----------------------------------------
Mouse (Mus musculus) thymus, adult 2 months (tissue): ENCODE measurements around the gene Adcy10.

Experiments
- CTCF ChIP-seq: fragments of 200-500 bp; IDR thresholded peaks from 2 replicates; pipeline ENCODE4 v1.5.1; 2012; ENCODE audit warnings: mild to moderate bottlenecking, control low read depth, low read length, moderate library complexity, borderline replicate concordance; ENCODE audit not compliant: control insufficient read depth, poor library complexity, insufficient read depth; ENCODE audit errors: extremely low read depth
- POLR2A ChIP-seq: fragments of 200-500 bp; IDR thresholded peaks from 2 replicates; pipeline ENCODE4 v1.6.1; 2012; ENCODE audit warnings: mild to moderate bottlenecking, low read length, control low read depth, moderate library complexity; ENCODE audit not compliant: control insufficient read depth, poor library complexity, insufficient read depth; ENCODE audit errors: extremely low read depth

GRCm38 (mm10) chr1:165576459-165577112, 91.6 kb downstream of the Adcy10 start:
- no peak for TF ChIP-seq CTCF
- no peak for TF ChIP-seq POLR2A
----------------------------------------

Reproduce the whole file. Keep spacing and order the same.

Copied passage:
Mouse (Mus musculus) thymus, adult 2 months (tissue): ENCODE measurements around the gene Adcy10.

Experiments
- CTCF ChIP-seq: fragments of 200-500 bp; IDR thresholded peaks from 2 replicates; pipeline ENCODE4 v1.5.1; 2012; ENCODE audit warnings: mild to moderate bottlenecking, control low read depth, low read length, moderate library complexity, borderline replicate concordance; ENCODE audit not compliant: control insufficient read depth, poor library complexity, insufficient read depth; ENCODE audit errors: extremely low read depth
- POLR2A ChIP-seq: fragments of 200-500 bp; IDR thresholded peaks from 2 replicates; pipeline ENCODE4 v1.6.1; 2012; ENCODE audit warnings: mild to moderate bottlenecking, low read length, control low read depth, moderate library complexity; ENCODE audit not compliant: control insufficient read depth, poor library complexity, insufficient read depth; ENCODE audit errors: extremely low read depth

GRCm38 (mm10) chr1:165576459-165577112, 91.6 kb downstream of the Adcy10 start:
- no peak for TF ChIP-seq CTCF
- no peak for TF ChIP-seq POLR2A